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Productivity Commission Paul Coghlan and Rosalyn Bell Productivity Commission 1 June 2011 Performance Benchmarking of: Planning, Zoning and Development.

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Presentation on theme: "Productivity Commission Paul Coghlan and Rosalyn Bell Productivity Commission 1 June 2011 Performance Benchmarking of: Planning, Zoning and Development."— Presentation transcript:

1 Productivity Commission Paul Coghlan and Rosalyn Bell Productivity Commission 1 June 2011 Performance Benchmarking of: Planning, Zoning and Development Assessments

2 Productivity Commission2 Areas benchmarked functioning of cities supply of land infrastructure – delivery & developer contributions development approvals retail competition issues governance of planning community involvement referrals to state and territory agencies Commonwealth EPBC Act

3 Productivity Commission3 Complexity of planning Natural disaster risk management (fires, floods) Environment (water, air quality, green space & noise) Tourism Sport & recreation Culture & heritage Immigration Population density (closeness to services) Environment policies Transport & communication policies Industry & competition policies Macro policies Public health, welfare & safety policies Education policies Housing policies Population policies Traditional ownership Housing affordability Urban transport networks Energy and water resources Waste management Employment opportunities Business opportunities Public safety Economic growth & development objectives / ease of doing business Amenity & lifestyle objectives / liveability Built infrastructure (hospitals, schools, community centres) Social inclusion ZONING & REZONING Residential, retail/commercial, industrial, primary production & other (greenbelts, waterways, space & noise) LAND PLANNING Greenfields & established areas DEVELOPMENT ASSESSMENTS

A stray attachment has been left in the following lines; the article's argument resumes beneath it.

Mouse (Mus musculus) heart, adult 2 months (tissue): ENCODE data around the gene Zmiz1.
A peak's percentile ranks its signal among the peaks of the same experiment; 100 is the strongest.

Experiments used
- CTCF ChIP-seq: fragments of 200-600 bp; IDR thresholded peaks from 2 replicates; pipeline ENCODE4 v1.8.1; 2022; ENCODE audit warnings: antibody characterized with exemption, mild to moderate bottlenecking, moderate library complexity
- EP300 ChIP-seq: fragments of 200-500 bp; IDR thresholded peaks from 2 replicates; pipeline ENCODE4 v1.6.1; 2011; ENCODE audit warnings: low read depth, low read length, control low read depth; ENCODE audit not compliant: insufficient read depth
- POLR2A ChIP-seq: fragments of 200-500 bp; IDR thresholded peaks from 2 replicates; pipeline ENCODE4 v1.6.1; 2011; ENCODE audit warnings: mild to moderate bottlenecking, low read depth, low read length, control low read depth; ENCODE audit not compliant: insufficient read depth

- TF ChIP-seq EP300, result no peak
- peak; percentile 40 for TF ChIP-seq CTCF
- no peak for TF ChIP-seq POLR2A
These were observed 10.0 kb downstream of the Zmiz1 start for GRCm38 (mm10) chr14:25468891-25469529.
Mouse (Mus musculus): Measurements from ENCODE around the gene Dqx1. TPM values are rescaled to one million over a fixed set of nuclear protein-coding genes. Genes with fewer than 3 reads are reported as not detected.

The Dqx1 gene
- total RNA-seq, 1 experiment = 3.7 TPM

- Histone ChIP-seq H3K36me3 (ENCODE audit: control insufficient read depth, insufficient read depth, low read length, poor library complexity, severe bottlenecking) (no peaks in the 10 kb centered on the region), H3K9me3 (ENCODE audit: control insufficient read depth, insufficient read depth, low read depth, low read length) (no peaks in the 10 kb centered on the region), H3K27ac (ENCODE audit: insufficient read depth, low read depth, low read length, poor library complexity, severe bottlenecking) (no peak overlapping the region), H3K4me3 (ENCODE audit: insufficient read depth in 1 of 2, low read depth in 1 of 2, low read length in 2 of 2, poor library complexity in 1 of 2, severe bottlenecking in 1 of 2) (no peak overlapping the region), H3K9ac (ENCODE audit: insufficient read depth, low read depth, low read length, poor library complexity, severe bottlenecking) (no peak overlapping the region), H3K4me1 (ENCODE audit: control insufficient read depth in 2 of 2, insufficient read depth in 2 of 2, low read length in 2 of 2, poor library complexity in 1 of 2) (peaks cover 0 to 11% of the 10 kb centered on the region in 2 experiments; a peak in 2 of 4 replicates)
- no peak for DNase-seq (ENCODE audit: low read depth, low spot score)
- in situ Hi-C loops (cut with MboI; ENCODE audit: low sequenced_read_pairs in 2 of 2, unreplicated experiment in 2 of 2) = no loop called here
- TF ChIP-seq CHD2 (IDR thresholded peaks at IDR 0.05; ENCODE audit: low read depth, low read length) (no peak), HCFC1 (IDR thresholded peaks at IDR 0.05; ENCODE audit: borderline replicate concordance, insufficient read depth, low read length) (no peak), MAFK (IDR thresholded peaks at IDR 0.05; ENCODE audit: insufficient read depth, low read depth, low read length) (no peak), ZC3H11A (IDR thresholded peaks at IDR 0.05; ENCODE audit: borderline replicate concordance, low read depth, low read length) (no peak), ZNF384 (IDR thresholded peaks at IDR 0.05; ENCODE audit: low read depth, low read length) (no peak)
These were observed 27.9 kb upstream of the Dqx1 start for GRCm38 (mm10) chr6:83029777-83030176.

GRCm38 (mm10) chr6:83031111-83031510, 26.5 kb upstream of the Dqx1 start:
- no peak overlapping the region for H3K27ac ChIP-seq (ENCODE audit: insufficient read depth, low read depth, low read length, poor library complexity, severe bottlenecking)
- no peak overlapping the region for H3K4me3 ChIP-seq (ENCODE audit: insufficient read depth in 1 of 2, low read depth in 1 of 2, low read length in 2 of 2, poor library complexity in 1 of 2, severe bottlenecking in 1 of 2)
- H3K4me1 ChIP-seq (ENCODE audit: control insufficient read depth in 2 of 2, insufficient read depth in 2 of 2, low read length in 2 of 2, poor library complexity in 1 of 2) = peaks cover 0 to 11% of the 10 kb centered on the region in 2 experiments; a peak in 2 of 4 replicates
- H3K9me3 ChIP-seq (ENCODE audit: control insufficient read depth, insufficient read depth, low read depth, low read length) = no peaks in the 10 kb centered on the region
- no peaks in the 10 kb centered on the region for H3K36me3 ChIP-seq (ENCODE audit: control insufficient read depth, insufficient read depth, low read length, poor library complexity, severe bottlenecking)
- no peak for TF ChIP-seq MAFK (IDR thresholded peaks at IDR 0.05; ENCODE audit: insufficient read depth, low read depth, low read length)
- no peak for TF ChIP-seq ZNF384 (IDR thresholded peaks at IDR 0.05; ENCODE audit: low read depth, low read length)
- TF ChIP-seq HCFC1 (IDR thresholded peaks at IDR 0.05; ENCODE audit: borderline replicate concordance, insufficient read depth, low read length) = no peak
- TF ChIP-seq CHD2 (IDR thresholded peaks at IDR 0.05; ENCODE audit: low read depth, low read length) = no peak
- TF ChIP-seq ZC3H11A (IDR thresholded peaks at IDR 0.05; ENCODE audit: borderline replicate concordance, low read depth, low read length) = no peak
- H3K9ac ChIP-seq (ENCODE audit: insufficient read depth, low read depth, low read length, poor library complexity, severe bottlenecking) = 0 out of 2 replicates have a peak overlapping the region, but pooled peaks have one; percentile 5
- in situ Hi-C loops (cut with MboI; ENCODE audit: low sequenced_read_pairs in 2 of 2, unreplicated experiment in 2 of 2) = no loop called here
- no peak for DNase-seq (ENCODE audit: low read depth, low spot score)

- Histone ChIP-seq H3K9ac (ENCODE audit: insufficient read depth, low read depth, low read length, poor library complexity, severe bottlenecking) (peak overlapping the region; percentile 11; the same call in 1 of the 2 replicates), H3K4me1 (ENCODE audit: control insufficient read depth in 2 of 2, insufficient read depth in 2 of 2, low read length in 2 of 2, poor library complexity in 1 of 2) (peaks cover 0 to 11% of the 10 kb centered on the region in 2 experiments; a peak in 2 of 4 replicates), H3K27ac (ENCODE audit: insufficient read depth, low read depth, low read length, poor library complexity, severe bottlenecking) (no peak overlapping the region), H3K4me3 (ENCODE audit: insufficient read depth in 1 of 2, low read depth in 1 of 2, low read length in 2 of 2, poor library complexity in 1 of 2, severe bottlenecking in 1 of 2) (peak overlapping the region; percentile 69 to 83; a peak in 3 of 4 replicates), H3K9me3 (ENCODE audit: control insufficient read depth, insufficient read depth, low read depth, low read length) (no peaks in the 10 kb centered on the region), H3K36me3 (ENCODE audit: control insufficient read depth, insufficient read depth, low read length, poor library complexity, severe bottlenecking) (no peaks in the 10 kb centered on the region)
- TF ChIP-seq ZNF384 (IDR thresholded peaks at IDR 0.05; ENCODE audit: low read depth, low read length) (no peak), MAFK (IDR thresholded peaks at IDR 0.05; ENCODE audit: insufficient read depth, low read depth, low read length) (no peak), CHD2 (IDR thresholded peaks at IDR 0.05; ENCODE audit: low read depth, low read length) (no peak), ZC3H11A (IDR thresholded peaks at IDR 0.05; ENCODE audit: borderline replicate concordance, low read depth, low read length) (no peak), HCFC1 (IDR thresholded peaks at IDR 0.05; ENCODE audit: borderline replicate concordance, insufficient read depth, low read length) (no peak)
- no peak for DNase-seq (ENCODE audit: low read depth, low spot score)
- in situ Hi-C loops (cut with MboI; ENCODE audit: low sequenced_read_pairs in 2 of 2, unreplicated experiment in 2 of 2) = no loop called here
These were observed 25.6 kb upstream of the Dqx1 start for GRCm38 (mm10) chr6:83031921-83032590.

4 Productivity Commission4 Supply of Land – planning for it jurisdictions take somewhat different approaches, most notably in how they define and plan for: urban boundaries/footprints activity centres protected lands, eg conservation areas all give most emphasis to monitoring and analysing the supply of residential land industrial land receives less attention commercial land receives the least

5 Productivity Commission5 Stylised land supply process Structureplan a Locate and assemble land Initial planning and due diligence Rezone land / amend planning scheme (where mandatory) Prepare subdivision application Planning authority approval to subdivision Address approval conditions Install infrastructure Final certification and issue of new land titles Locate and assemble land Initial planning and due diligence Rezone land / amend planning scheme Structure plan (where mandatory) Prepare subdivision application Planning authority approval to subdivision Address approval conditions Install infrastructure Final certification and issue of new land titles all processes can take up to 15 years planning processes & infrastructure can take up to 10 years

6 Productivity Commission6 Gap between underlying demand and supply - dwellings 0 50 100 150 200 20022003200420052006200720082009 Dwellings ('000s) Cumulative gap between underlying demand and stock of dwellings Increase in underlying demand Net additions to stock of dwellings b c b c

7 Productivity Commission7 Land: zoned residential, subdivision approved, lots created

8 Productivity Commission8 Supply of Land – leading practices broadly defined zones and other land use controls government land organisations as the first developer in new complex settlements better protected buffer regions around active industrial areas, such as ports complete structure plans for new areas before development commences better monitoring of land supply outcomes, especially for commercial and industrial land community engagement

9 Productivity Commission9 Infrastructure charges – 2009-10 greenfield residential: highest in NSW at $37000 per lot lowest in SA at $3700 per lot infill residential: highest in Brisbane ($25,000 per dwelling) and Sydney ($15,000 per dwelling) - full cost recovery lowest in Melbourne at $1609 commercial/industrial highest in NSW ($550,000 per hectare) and Queensland ($340,000 per hectare) lowest in Victoria at $175,000 per hectare